Whenever Rupert Murdoch goes back to his home country of Australia, he loosens up and says things to the press (usually his own outlets) that he might not say in the U.S. Of course, everyone in the U.S. picks up on it and it becomes a big story, as it did today after Murdoch told his own Sky News that he might start blocking Google and other search engines from giving searchers full access to articles on the Wall Street Journal‘s website, WSJ.com. Asked whether he realized that Google was sending his news site a ton of traffic, Murdoch responded, “”We’d rather have fewer people coming to our Websites, but paying.”
If Murdoch wants fewer people coming to the WSJ.com and other news sites he controls, blocking Google from indexing those sites is the perfect way to achieve that goal. Just over 25 percent of the WSJ.com’s traffic comes directly from Google or Google news, according to estimates by Hitwise. About 12 percent of that comes from Google News, and another 15 percent from Google search directly.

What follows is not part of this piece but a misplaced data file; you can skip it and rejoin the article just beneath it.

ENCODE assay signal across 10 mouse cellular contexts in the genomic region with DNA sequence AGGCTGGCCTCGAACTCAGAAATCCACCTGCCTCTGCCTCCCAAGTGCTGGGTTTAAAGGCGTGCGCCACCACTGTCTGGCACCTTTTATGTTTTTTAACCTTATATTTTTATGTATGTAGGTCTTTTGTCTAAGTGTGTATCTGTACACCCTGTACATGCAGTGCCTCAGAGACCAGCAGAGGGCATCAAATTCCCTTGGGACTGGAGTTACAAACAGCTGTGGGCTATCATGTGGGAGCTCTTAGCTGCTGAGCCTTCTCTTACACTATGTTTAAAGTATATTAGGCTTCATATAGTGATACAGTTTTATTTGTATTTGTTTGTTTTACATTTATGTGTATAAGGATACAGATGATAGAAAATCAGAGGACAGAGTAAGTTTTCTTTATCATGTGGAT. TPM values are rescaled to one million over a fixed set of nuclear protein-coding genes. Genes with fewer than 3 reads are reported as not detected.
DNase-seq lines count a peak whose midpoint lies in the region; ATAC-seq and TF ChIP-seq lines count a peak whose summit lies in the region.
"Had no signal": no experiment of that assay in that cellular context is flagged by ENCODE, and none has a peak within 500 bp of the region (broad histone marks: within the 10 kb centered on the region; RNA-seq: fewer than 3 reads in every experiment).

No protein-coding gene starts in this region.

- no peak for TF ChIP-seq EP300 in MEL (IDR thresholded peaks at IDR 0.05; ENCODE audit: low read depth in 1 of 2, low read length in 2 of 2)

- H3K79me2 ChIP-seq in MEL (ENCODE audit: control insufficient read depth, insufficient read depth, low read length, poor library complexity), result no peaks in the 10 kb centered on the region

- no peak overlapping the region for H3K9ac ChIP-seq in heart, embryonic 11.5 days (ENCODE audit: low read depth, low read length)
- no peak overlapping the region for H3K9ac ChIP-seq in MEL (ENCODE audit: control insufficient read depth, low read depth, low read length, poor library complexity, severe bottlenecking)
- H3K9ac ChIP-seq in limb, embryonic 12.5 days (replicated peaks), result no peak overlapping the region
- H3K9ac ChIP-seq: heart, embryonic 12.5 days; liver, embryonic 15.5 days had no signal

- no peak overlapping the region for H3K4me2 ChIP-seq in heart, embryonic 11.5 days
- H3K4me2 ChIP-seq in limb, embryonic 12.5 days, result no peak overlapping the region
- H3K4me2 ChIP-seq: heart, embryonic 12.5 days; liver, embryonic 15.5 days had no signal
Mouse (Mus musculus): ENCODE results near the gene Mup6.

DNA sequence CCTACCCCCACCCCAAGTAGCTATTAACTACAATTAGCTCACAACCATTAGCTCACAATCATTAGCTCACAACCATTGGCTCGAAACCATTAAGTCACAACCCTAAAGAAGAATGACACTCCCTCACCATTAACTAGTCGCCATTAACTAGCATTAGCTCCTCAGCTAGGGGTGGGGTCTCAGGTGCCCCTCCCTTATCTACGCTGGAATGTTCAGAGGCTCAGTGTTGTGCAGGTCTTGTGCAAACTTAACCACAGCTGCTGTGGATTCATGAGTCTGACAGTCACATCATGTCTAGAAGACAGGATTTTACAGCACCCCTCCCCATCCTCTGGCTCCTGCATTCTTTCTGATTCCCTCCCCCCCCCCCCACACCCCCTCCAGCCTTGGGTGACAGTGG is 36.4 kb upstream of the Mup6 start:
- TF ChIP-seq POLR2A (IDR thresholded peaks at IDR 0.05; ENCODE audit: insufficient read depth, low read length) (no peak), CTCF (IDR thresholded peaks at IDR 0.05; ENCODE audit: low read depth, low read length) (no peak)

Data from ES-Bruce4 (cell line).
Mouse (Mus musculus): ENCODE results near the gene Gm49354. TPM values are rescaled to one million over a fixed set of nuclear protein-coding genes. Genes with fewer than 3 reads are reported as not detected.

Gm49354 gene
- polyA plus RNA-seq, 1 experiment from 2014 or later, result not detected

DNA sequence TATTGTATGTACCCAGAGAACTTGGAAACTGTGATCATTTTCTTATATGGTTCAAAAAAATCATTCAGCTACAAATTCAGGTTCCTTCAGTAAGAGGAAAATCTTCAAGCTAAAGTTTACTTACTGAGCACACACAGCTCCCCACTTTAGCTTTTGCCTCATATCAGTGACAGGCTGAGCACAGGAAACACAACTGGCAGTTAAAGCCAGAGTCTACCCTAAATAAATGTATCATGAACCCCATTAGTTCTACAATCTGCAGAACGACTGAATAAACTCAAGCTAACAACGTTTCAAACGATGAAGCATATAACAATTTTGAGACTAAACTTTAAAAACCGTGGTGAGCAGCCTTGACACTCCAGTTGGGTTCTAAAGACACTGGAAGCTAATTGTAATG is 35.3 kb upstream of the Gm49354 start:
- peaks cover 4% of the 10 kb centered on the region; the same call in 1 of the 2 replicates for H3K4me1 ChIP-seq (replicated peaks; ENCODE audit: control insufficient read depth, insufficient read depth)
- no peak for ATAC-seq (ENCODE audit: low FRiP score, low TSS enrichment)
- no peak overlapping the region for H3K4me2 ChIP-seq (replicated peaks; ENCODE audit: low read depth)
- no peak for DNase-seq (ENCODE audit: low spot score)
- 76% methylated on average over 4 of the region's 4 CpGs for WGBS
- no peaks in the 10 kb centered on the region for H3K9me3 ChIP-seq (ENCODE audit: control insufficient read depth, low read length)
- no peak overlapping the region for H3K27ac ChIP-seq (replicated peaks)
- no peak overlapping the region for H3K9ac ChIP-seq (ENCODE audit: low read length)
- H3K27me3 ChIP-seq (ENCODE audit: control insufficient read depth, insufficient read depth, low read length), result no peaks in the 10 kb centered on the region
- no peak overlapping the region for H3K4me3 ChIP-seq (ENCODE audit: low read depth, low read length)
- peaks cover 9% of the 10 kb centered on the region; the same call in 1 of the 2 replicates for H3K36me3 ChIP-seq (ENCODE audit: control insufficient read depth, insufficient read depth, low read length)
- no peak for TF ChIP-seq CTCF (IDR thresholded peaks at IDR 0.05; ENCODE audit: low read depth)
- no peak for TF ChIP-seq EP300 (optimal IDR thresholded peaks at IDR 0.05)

About 44 percent of visitors to the WSJ.com are new to the site, so Google is doing a good job of introducing new readers to the WSJ. But Murdoch clearly would rather have loyal readers than those delivered by search engines. Or at least that is his story, and he is sticking to it. Never mind that in order to get people to pay for content, they first have to be able to find it.
Meanwhile, the WSJ.com still has a deal with Google which allows the search engine to bypass the paywall and show readers the full text of articles when they click through. Perhaps the WSJ is learning that there it can’t be half-pregnant. Either you charge everyone for content, or you make it free, because if there is back door everyone will find it. All the strange arrangement with Google is doing is training people to search on Google News for stories on the WSJ, rather than go directly to the WSJ. But I digress.
Here is the full video interview with Murdoch below: